Bradford pear trees are popular in parks, communities, and even backyards. They grow quickly, are pest-resistant, and are very easy to take care of. Plus, they’re gorgeous! With beautiful white spring flowers, they offer something to look forward to every year. Until you get close to one and take a whiff.
So, why do Bradford pear trees smell? It’s a bit ironic, that such a beautiful tree would smell so bad—almost like something rotten. But, as it turns out, there’s a reason for its signature scent.
AL.com asked Dale Dickens, registered forester and Urban Forestry Coordinator with the Alabama Forestry Commission, for an explanation for the smelly trees. According to Dickens, the Bradford Pear’s scent is a mix of two chemicals, trimethylamine, dimethylamine, and a few more compounds. That’s what gives the fishy smell when you walk by.
While humans think it smells terrible, those chemical compounds the trees emit are attractive to pollinators. Essentially, that fishy smell helps to spread Bradford Pear trees around an area. So, one man’s fishy smell is another man’s (or bug’s) perfume, we guess.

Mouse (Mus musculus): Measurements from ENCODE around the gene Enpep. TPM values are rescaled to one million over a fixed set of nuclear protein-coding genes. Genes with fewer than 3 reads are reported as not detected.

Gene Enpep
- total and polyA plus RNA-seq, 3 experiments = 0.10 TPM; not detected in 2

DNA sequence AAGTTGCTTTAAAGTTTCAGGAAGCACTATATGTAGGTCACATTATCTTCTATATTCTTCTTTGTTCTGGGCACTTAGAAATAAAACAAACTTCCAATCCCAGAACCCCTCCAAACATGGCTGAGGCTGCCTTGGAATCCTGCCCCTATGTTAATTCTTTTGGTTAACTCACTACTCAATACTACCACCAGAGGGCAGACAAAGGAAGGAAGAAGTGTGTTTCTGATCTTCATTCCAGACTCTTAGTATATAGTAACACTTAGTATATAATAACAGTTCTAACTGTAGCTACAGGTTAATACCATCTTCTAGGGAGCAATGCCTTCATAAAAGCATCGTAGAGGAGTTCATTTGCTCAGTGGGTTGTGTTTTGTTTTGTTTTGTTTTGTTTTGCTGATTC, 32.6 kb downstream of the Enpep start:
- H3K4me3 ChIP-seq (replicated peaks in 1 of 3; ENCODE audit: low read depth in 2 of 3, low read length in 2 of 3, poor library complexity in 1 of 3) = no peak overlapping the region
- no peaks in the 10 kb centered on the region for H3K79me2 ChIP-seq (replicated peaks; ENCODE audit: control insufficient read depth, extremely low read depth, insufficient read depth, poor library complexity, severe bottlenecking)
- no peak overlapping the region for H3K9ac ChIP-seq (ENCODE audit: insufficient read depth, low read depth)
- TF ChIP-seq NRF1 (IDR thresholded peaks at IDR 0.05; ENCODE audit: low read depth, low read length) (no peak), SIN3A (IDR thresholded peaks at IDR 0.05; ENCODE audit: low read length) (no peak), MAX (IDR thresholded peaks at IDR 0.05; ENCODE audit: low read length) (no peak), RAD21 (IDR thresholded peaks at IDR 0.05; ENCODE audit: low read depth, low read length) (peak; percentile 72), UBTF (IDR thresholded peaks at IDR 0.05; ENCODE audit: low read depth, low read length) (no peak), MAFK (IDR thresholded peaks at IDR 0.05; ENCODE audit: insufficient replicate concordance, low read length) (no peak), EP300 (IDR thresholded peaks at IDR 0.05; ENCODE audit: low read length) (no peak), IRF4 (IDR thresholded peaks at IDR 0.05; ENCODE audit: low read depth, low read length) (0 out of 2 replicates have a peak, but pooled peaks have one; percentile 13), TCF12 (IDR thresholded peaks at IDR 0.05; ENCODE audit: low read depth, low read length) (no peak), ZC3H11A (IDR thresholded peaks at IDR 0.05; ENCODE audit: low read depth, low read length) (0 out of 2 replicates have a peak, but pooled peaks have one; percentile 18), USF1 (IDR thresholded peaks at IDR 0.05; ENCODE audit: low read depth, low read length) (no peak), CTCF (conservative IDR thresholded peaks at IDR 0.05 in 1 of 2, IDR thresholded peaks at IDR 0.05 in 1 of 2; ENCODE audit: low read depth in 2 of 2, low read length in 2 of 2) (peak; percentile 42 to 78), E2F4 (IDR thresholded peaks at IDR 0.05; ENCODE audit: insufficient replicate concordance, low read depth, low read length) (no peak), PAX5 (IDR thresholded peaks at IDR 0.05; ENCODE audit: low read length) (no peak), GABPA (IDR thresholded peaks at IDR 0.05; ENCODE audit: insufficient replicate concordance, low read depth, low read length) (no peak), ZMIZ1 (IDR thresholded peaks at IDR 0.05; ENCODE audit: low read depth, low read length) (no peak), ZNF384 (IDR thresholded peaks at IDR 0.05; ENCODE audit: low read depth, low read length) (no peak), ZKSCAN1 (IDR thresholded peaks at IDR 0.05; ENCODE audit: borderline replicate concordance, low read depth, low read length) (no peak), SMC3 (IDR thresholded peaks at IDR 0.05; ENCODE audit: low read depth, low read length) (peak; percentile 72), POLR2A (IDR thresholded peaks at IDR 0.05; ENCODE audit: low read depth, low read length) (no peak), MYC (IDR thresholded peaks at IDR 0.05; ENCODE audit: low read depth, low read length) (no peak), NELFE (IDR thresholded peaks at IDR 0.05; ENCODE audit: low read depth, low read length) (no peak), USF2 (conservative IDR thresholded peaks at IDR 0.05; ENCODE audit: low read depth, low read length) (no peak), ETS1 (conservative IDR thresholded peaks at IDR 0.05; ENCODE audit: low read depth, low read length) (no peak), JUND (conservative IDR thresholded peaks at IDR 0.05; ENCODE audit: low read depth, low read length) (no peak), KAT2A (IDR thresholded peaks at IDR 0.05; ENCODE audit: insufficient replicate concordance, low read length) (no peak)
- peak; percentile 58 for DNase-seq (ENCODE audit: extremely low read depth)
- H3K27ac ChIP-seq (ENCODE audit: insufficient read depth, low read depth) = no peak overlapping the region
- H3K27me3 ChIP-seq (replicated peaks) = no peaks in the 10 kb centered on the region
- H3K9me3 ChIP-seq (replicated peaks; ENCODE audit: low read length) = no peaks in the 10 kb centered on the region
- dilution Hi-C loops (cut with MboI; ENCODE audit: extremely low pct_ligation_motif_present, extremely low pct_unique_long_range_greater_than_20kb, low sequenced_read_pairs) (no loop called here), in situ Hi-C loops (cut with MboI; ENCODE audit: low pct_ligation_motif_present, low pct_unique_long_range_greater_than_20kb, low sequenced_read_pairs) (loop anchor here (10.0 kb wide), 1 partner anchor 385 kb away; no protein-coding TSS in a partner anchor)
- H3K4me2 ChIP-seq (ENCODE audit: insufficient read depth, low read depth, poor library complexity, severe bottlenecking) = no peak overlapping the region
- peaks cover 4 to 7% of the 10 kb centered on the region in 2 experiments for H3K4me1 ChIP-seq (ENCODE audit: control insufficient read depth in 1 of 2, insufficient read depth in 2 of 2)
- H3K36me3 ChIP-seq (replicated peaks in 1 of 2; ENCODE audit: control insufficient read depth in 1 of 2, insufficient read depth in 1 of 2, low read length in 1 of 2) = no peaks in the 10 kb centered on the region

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Thanks to that scent and its ability to attract pollinators, Bradford Pear trees are controversial. They’re often considered invasive, but not everyone feels that way. Because they’re great for pollinators, the argument can be made that you should keep them around.
No matter where you stand on that argument, though, we can all agree that you don’t necessarily need to see a Bradford Pear to know you’re close to one.
Now, though, you know that stench has a purpose. While it might not be all that appealing to human noses, we need to appease the bees and butterflies as much as possible, and these trees are great for increased pollination efforts.